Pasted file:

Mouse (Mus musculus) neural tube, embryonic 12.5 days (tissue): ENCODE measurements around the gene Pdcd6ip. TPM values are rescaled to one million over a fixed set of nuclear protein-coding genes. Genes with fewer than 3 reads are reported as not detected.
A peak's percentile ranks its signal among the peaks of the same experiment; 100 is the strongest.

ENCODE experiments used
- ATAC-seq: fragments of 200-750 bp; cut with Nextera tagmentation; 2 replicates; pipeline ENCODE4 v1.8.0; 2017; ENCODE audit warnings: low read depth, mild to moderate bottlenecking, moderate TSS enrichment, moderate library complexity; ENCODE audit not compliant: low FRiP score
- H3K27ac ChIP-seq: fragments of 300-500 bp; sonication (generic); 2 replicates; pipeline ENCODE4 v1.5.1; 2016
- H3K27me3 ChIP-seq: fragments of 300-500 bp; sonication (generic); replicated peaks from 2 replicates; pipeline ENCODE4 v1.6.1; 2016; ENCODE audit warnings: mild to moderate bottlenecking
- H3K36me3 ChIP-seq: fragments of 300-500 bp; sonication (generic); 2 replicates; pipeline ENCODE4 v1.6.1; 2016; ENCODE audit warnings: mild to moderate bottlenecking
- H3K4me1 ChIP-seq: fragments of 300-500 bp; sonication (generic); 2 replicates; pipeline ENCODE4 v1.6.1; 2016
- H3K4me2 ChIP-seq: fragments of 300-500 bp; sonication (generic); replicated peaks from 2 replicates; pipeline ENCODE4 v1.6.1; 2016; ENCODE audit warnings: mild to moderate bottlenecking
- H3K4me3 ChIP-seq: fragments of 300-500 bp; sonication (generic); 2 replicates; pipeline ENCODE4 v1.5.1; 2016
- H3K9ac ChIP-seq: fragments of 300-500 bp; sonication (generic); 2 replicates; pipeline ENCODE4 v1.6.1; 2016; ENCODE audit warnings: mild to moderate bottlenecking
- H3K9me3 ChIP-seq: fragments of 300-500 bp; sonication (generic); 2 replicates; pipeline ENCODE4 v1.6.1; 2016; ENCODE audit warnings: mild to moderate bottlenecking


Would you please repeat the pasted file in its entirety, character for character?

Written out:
Mouse (Mus musculus) neural tube, embryonic 12.5 days (tissue): ENCODE measurements around the gene Pdcd6ip. TPM values are rescaled to one million over a fixed set of nuclear protein-coding genes. Genes with fewer than 3 reads are reported as not detected.
A peak's percentile ranks its signal among the peaks of the same experiment; 100 is the strongest.

ENCODE experiments used
- ATAC-seq: fragments of 200-750 bp; cut with Nextera tagmentation; 2 replicates; pipeline ENCODE4 v1.8.0; 2017; ENCODE audit warnings: low read depth, mild to moderate bottlenecking, moderate TSS enrichment, moderate library complexity; ENCODE audit not compliant: low FRiP score
- H3K27ac ChIP-seq: fragments of 300-500 bp; sonication (generic); 2 replicates; pipeline ENCODE4 v1.5.1; 2016
- H3K27me3 ChIP-seq: fragments of 300-500 bp; sonication (generic); replicated peaks from 2 replicates; pipeline ENCODE4 v1.6.1; 2016; ENCODE audit warnings: mild to moderate bottlenecking
- H3K36me3 ChIP-seq: fragments of 300-500 bp; sonication (generic); 2 replicates; pipeline ENCODE4 v1.6.1; 2016; ENCODE audit warnings: mild to moderate bottlenecking
- H3K4me1 ChIP-seq: fragments of 300-500 bp; sonication (generic); 2 replicates; pipeline ENCODE4 v1.6.1; 2016
- H3K4me2 ChIP-seq: fragments of 300-500 bp; sonication (generic); replicated peaks from 2 replicates; pipeline ENCODE4 v1.6.1; 2016; ENCODE audit warnings: mild to moderate bottlenecking
- H3K4me3 ChIP-seq: fragments of 300-500 bp; sonication (generic); 2 replicates; pipeline ENCODE4 v1.5.1; 2016
- H3K9ac ChIP-seq: fragments of 300-500 bp; sonication (generic); 2 replicates; pipeline ENCODE4 v1.6.1; 2016; ENCODE audit warnings: mild to moderate bottlenecking
- H3K9me3 ChIP-seq: fragments of 300-500 bp; sonication (generic); 2 replicates; pipeline ENCODE4 v1.6.1; 2016; ENCODE audit warnings: mild to moderate bottlenecking